• “And Phil and I were talking about it while we’re playing, he says I’m having a hard time talking. And I said, yeah, yeah, me too. I’m the same way because I’m trying to beat your brains in, and that’s how we’ve been our entire career. And so yeah, it was a little on the giddy side early, as we turned and he was up, then I flipped it to I was up, he got really quiet and then he started talking when he got up and then after I hole a shot on 17, he got really quiet.”

Full one-on-one interview via SiriusXM On Demand here

8. Following Phil’s lead
Our Michael Williams has recently taken up shooting clays and has traveled the world to hone his skills.
Discussing the new-found hobby, Williams writes.
  • “Phil Mickelson got a lot of attention for a tweet that showed him spending time on a firing range to prepare for the Ryder Cup. Mickelson wrote, “How is today’s long-range sniper shooting preparing me for the Ryder Cup? Meditation, controlling my thoughts, breathing, heart rate and connecting with the target are critical for both!”
  • “While it ultimately didn’t do him a lot of good in France, the theory was a sound one. The roles of equipment, technique, and mindset are almost identical in shooting and golf. These crossovers exist between golf and most shooting sports, but Phil should have been practicing at a sporting clays course instead of a sniper range.”
9. They were more tired
Geoff Shackelford spotted an interesting take here from Francesco Molinari in an interview with Golf Digest Italy’s Massimo De Luca.
  • “It’s difficult to pinpoint a specific reason. Undoubtedly the tricky setup of the course was a huge factor. But don’t forget, we lost all three of the first matches on Friday morning. If it hadn’t been for Tommy Fleetwood and me beating Woods and Patrick Reed, we would have been at 0-4, and it would have been really hard. We reacted by winning, 4-0, in the afternoon. But we didn’t kid ourselves. The more-experienced players worried about an American backlash, but with time we felt better on that course, which many of us know [as an annual European Tour stop for the French Open].”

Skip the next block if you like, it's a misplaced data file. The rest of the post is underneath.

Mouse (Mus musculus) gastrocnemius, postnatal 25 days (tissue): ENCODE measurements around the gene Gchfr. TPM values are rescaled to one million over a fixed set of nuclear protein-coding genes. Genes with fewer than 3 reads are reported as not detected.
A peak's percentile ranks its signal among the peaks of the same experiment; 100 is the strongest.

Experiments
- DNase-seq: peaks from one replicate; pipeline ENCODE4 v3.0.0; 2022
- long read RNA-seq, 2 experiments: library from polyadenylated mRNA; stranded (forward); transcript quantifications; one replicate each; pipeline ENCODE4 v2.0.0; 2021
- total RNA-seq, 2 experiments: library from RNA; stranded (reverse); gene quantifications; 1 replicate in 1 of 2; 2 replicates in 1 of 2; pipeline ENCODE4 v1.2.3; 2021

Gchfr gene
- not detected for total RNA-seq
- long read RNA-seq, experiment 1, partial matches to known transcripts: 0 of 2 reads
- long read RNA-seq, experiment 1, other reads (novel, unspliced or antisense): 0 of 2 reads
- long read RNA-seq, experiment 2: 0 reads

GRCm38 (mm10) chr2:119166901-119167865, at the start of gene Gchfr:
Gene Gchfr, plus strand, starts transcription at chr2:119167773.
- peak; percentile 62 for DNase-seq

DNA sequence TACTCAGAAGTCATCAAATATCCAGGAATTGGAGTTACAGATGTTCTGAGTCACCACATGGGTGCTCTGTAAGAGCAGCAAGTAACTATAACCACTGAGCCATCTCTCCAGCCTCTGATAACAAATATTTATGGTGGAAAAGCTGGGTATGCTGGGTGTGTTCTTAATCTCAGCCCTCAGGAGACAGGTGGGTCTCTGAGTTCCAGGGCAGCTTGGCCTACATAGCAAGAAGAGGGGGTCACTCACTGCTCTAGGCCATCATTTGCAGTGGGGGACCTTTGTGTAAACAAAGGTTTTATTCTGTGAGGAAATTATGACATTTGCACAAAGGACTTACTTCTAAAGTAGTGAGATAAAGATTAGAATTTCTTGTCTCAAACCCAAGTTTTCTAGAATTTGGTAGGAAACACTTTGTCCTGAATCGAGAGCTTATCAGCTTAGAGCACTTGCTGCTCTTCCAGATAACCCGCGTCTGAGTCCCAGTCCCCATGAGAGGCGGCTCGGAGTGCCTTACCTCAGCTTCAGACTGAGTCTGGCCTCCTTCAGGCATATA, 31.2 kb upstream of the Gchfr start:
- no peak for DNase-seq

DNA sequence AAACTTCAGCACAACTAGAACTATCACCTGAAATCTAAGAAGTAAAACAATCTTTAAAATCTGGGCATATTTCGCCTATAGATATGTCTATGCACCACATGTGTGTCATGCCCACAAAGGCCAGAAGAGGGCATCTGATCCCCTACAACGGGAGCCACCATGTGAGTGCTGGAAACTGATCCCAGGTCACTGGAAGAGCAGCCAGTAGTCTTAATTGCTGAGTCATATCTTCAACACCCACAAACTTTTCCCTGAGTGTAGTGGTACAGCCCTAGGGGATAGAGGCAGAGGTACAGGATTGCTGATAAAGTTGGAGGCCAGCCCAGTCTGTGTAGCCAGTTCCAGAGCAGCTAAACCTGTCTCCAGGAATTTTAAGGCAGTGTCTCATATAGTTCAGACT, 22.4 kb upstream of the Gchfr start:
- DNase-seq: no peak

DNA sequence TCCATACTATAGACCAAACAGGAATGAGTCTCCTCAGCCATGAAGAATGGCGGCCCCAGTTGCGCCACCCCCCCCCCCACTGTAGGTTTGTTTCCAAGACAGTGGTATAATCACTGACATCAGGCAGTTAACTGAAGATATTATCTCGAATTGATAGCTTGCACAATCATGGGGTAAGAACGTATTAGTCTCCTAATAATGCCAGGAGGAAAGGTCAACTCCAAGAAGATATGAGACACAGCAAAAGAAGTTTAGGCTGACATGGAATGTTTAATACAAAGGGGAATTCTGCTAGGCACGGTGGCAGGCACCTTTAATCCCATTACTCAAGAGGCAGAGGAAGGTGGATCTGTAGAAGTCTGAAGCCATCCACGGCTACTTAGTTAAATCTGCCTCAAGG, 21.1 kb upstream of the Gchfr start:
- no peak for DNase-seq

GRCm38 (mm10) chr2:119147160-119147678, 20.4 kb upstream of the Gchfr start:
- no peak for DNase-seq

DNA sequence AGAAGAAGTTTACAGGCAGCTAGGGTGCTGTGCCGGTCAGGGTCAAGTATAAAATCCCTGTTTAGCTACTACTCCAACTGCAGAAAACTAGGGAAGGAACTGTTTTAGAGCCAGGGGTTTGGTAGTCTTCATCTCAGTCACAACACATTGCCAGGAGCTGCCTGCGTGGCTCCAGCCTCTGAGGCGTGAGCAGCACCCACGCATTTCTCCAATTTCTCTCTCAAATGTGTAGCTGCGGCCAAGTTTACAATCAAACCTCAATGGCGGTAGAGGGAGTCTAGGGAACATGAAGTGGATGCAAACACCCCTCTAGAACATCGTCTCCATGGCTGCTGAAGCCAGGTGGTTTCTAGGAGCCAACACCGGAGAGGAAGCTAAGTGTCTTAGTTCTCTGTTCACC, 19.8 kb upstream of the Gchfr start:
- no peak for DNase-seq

• “The key moment was Saturday morning, when only Justin Thomas and Jordan Spieth had earned a point. We saw that they were probably more tired than we were, also because the majority of them had been busy with the FedEx right up until the end. But you know how the Ryder Cup is. In fact, after the 2-2 Saturday afternoon, they attempted a comeback in the singles on Sunday. But we reacted well.”

 

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Viral star, Hosung Choi, set for second start on the PGA Tour

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Hosung Choi, the man who has become a viral internet star due to his unique golf swing, made his PGA Tour debut at the AT&T Pebble Beach Pro-Am earlier this year, and the South Korean is set to make his second start this summer, after accepting a sponsors exemption to play the John Deere Classic.

Choi missed the cut on his debut at Pebble Beach, firing rounds of 72-75-77 while playing alongside the likes of Jerry Kelly and Aaron Rodgers.

The 45-year-old won the 2018 Casio World Open at the back end of last year but has been quiet on the golf course in 2019. Besides his missed cut at the AT&T Pebble Beach, Choi has only made two other appearances, missing the cut at the Kenya Open and finishing T12 at the Singapore Open.